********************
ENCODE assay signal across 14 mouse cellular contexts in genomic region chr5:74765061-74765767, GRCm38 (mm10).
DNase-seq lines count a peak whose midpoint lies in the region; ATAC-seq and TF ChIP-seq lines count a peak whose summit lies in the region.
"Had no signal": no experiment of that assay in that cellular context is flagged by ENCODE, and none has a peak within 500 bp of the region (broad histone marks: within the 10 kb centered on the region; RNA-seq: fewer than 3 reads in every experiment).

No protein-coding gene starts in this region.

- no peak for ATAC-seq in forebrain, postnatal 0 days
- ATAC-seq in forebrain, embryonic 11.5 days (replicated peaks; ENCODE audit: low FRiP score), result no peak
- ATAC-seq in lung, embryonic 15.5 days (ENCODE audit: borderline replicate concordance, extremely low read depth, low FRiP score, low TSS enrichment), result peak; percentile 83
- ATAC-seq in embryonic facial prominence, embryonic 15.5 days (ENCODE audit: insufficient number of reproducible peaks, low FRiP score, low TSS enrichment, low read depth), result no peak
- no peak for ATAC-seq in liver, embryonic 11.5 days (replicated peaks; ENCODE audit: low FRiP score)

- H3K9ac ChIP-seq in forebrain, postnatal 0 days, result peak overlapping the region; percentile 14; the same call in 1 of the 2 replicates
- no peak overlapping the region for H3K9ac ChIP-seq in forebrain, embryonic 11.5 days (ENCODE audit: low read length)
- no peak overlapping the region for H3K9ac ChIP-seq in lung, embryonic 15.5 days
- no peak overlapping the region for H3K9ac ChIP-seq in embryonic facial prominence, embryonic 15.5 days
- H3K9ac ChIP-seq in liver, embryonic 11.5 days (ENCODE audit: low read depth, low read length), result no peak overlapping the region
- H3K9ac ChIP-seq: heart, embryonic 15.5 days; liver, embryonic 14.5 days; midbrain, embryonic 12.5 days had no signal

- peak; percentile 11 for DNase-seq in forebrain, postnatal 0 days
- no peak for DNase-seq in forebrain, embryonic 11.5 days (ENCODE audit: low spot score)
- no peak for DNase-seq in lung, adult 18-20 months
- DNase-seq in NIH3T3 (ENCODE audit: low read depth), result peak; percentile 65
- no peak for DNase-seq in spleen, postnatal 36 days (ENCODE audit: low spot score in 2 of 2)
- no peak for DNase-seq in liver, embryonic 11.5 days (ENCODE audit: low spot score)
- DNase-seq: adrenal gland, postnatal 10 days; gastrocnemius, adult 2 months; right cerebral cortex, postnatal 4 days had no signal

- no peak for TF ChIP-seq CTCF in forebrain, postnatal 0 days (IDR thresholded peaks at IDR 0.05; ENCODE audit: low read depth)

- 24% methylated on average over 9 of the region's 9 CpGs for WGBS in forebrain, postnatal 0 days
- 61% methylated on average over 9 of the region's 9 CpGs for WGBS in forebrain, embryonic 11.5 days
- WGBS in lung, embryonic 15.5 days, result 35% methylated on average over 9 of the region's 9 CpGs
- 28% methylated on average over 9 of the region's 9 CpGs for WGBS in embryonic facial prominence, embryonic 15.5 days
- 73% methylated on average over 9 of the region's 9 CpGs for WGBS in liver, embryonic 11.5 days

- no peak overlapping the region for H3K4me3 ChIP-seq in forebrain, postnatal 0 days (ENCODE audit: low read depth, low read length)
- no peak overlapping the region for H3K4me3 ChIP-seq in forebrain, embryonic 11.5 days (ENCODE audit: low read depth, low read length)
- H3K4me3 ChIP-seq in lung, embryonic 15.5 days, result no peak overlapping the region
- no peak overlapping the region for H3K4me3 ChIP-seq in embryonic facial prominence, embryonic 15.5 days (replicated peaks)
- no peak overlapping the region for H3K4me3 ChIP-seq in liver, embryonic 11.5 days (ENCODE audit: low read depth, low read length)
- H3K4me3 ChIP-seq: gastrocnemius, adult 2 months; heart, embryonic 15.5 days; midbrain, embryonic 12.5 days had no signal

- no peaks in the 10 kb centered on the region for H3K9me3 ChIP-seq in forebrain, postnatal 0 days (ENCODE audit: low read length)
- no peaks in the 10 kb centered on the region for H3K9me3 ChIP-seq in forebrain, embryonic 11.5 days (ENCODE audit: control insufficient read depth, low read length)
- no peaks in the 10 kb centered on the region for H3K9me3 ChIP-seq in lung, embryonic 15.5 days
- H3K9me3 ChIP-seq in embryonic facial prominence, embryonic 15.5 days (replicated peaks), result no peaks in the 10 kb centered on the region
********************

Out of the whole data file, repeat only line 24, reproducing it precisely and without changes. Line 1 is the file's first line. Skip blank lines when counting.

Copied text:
- 24% methylated on average over 9 of the region's 9 CpGs for WGBS in forebrain, postnatal 0 days